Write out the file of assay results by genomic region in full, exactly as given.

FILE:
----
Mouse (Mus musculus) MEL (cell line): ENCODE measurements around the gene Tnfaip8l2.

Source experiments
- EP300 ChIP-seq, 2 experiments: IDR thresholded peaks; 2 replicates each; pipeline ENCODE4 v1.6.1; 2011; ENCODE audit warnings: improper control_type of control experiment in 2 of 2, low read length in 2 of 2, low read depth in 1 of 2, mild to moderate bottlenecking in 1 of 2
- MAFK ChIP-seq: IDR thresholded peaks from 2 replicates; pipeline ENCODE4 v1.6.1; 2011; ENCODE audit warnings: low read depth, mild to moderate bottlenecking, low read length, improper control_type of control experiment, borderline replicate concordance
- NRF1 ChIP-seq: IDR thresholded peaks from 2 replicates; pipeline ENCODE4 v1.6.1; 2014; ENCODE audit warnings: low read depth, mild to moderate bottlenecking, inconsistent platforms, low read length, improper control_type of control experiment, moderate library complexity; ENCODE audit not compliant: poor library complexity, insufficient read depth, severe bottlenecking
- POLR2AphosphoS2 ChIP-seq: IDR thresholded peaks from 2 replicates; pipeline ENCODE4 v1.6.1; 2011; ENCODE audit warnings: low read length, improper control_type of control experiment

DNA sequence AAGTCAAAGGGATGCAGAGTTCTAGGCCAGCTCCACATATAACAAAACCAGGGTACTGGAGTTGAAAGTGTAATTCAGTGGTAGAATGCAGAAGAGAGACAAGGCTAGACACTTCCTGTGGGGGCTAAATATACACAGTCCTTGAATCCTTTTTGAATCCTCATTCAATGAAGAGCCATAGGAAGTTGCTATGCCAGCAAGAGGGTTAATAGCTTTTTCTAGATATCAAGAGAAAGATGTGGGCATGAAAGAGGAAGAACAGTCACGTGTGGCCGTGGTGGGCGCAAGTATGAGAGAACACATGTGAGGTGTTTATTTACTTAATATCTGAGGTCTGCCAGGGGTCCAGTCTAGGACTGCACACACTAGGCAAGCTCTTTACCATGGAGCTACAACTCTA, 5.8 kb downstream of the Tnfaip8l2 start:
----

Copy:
Mouse (Mus musculus) MEL (cell line): ENCODE measurements around the gene Tnfaip8l2.

Source experiments
- EP300 ChIP-seq, 2 experiments: IDR thresholded peaks; 2 replicates each; pipeline ENCODE4 v1.6.1; 2011; ENCODE audit warnings: improper control_type of control experiment in 2 of 2, low read length in 2 of 2, low read depth in 1 of 2, mild to moderate bottlenecking in 1 of 2
- MAFK ChIP-seq: IDR thresholded peaks from 2 replicates; pipeline ENCODE4 v1.6.1; 2011; ENCODE audit warnings: low read depth, mild to moderate bottlenecking, low read length, improper control_type of control experiment, borderline replicate concordance
- NRF1 ChIP-seq: IDR thresholded peaks from 2 replicates; pipeline ENCODE4 v1.6.1; 2014; ENCODE audit warnings: low read depth, mild to moderate bottlenecking, inconsistent platforms, low read length, improper control_type of control experiment, moderate library complexity; ENCODE audit not compliant: poor library complexity, insufficient read depth, severe bottlenecking
- POLR2AphosphoS2 ChIP-seq: IDR thresholded peaks from 2 replicates; pipeline ENCODE4 v1.6.1; 2011; ENCODE audit warnings: low read length, improper control_type of control experiment

DNA sequence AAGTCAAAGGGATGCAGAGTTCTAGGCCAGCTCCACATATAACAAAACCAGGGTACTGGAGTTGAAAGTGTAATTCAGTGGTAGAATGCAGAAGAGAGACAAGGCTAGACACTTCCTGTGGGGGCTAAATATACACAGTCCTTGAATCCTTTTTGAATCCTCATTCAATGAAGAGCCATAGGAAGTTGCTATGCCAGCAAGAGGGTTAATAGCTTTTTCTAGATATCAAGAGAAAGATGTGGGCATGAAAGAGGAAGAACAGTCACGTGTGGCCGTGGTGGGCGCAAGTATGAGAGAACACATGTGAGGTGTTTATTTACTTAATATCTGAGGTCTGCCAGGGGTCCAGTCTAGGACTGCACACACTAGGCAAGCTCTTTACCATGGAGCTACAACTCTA, 5.8 kb downstream of the Tnfaip8l2 start: